At the same time (notice this is not a “but”) it’s important to mix those feelings with the cold, hard logic that these vaccines, especially the mRNA vaccines, have done their job. That job was never to eliminate the risk of COVID-19. Such a goal was always unrealistic. The goal was to lower our individual risk from COVID-19 to be no higher than any other risk we accepted (even if we didn’t know we were accepting such risks) before the pandemic. These vaccines have made the risk of COVID-19 for fully vaccinated individuals much lower than that for other infectious diseases and for the most common health risks such as heart disease, cancer, etc.
What do you think of the CDC statement that it’s safe for fully vaccinated individuals to go “maskless”?
I’ve been reading CDC publications and guidance statements for over two decades. The recent guidance, like most other CDC statements, was well-intentioned, scientifically sound, and written by hard-working and underappreciated professionals. Unfortunately, as is also par for the course, the timing and method of release was poorly thought out, and the implications for the public not at all appreciated. My experience is the CDC knows health well, the public health extraordinarily well, but the public at large, not so much.
Wow, it sounds like you have something to get off your chest. Please go on.
Thank you. I will.
There was absolutely no preparing the public for this about face. From news reports, it appears that no one outside the CDC even knew it was coming. That’s a problem because a month ago the director of the CDC was tearfully stating she had a sense of impending doom. I made the case both here and here that there was little reason for doom and much more reason for optimism. Besides that, every message I know of from the CDC since then has been one of “Yes the vaccines are good, but we’re so far away from normal.”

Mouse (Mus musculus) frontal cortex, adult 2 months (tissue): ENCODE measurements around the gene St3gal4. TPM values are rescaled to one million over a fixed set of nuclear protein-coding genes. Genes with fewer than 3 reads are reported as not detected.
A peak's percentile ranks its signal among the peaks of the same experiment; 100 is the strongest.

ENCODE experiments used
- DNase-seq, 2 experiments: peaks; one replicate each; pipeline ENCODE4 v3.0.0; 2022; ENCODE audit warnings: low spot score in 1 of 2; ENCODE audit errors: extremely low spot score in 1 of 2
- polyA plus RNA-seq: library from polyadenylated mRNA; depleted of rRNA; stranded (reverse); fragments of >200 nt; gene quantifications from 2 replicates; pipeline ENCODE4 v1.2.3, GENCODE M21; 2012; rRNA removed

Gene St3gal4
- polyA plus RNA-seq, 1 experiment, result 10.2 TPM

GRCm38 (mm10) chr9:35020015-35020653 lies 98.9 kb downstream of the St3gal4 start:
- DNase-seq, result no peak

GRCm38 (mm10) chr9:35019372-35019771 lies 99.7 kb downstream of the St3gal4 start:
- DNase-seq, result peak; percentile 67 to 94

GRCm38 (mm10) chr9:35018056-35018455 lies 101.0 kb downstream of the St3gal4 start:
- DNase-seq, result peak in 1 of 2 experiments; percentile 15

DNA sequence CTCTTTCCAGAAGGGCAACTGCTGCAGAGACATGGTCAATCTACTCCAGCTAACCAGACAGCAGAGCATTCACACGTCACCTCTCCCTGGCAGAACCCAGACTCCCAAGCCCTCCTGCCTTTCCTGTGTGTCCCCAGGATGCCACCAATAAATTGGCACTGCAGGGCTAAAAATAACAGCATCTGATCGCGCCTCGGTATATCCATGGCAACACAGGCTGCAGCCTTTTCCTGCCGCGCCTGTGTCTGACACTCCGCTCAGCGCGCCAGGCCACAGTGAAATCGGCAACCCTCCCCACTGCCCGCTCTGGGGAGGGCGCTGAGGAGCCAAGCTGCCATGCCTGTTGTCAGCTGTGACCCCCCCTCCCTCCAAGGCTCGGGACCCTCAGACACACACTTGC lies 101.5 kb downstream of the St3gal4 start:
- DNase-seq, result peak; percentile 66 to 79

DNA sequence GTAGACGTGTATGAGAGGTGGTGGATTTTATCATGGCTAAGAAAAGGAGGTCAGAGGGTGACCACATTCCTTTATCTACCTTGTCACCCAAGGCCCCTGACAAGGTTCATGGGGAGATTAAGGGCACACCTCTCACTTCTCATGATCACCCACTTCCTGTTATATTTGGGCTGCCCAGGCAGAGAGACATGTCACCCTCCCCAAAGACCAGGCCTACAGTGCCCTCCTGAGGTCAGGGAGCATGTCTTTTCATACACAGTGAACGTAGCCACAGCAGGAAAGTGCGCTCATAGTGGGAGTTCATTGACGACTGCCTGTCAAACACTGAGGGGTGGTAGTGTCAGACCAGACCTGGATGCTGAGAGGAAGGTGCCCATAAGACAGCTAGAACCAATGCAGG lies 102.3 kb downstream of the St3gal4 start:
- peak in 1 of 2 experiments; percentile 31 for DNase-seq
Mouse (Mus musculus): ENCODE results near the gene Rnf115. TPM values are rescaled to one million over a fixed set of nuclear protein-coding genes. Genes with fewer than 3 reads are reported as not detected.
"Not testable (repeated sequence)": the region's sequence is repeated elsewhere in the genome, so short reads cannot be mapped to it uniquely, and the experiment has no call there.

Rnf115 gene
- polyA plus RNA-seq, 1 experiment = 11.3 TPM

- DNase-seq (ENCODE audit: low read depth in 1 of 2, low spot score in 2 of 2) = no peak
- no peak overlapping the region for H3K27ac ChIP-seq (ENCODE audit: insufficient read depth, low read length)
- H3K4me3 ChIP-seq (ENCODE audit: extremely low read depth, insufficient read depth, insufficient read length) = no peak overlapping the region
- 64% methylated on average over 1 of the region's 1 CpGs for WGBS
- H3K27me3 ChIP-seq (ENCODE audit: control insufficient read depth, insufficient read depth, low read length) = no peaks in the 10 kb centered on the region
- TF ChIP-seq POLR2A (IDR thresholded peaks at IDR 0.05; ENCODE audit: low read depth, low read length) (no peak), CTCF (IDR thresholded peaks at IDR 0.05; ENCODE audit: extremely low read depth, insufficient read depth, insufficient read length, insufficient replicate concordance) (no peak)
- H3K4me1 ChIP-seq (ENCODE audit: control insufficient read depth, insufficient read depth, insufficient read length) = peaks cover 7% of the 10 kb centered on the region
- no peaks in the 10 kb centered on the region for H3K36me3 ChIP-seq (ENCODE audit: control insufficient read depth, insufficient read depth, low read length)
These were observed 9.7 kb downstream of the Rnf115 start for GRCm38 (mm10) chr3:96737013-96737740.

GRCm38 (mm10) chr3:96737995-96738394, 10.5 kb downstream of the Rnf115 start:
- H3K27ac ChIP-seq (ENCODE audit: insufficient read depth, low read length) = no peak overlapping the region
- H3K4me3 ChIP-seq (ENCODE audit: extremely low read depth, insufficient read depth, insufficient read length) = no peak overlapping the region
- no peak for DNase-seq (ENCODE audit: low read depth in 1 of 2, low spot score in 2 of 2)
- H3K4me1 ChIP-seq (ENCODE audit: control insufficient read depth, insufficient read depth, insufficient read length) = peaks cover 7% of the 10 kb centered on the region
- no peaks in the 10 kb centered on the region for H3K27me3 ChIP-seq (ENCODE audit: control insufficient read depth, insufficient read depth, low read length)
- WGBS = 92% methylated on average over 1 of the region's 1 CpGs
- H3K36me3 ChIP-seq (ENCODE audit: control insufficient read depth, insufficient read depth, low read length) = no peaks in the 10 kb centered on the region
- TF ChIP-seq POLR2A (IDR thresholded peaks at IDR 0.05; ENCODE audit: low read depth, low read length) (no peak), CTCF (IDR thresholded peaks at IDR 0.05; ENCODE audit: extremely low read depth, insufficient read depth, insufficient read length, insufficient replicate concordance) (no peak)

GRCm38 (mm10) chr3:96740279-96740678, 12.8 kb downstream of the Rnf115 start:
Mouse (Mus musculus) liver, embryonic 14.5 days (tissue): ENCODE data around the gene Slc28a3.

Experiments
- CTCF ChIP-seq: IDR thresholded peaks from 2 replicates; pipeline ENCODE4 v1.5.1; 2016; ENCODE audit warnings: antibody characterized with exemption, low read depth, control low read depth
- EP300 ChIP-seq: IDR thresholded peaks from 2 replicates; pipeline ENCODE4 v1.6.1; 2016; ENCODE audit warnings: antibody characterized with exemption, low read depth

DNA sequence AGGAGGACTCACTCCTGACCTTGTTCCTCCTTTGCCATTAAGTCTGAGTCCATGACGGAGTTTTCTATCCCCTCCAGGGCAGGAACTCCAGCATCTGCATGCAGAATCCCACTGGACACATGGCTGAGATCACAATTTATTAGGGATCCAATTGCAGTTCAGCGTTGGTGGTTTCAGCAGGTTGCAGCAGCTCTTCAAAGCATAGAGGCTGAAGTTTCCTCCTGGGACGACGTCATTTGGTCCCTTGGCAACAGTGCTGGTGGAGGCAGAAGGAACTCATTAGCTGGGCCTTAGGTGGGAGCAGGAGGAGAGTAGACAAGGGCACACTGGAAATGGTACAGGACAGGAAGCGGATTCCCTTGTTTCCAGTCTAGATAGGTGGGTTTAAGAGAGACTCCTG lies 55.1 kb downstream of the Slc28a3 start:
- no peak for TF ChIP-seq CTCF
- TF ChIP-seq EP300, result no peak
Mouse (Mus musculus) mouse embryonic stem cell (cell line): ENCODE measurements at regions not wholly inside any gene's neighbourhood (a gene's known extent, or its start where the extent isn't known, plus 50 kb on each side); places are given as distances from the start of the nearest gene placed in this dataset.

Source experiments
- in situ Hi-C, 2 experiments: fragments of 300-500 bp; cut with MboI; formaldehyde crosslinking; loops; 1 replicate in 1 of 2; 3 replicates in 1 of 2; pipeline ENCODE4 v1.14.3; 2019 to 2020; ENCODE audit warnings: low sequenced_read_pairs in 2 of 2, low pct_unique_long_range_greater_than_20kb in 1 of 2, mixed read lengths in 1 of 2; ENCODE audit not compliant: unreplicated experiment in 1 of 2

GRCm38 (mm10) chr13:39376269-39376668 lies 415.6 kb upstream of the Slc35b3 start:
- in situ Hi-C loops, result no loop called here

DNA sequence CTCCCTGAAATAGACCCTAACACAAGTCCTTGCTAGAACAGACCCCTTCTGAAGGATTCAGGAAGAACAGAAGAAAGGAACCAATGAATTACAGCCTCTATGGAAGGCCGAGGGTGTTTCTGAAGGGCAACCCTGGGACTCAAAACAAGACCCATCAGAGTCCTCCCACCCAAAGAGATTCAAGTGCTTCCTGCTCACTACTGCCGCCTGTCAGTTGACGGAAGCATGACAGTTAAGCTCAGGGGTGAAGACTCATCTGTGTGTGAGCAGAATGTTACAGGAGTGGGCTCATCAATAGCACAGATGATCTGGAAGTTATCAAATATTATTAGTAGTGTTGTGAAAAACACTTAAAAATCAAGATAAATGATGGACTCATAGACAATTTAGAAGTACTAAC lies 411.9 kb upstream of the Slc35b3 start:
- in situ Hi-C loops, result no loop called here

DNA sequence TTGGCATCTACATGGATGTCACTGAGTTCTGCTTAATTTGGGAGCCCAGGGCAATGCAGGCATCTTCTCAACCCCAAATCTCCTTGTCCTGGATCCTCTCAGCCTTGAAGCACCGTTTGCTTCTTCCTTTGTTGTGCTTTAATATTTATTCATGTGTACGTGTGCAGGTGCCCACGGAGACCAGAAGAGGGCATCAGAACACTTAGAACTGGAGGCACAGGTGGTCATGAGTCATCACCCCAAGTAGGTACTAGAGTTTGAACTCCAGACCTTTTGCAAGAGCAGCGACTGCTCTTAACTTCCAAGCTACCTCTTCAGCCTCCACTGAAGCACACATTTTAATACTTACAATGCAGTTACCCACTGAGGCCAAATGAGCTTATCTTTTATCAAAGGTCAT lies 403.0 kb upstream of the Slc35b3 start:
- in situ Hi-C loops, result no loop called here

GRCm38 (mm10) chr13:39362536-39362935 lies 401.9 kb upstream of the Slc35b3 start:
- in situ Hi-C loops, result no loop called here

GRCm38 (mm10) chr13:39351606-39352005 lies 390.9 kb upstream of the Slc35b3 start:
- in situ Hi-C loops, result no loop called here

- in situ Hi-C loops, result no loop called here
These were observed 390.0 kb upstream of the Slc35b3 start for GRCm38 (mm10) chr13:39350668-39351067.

After 16 months of “Mask up or you are putting everyone else at terrible risk,” how did CDC officials think this guidance would be interpreted? The CDC director said on “Meet the Press” on Sunday, “This was not permission to shed masks for everybody everywhere.”
True, the words themselves didn’t say that, but the context and the timing of those words given to an exhausted public absolutely gave that impression. Unwinding mask mandates was always going to be messy and haphazard, like most things in a decentralized, federalist republic that jealously guards its individual liberty. And yes, the CDC has been under immense political and public pressure. I just wish there had been more awareness of the public and yes, some more competence in the timing, wording, and preparation for the guidance.
End of my rant. Let me end on a high note.
I have listened to nearly every public FDA and CDC committee hearing on the COVID-19 vaccines. Consistently people are missing the amazing forest because they’re focused on their own tree. We are in the middle of a monumental achievement and there is much reason for gratitude and optimism.
Stay safe, and go make some lemonade.
Dr. Adam Jackson was an Infectious Diseases clinical pharmacy specialist in Denver for 19 years. He received his PharmD from the University of Florida in 1998 and then completed an Infectious Diseases Pharmacy Practice residency at Bay Pines VA Medical Center in St. Petersburg, Florida in 1998-99. While in his previous role, he served the Infectious Diseases team reviewing the pharmacotherapy needs of their nearly 1,000 patients with HIV including antiretroviral management and cardiac risk assessment. In addition, he served as a liaison between the Infectious Diseases department and Primary Care as well as other specialty departments in optimizing the antibiotic choices for patients and developing regional guidelines on the treatment of community-acquired infectious diseases. Adam also worked on regional immunization guidelines, initiatives, and communicating these recommendations. Adam now works in Drug Utilization Management. He writes at The Infectious Pharmacist, from where this piece is reprinted with permission.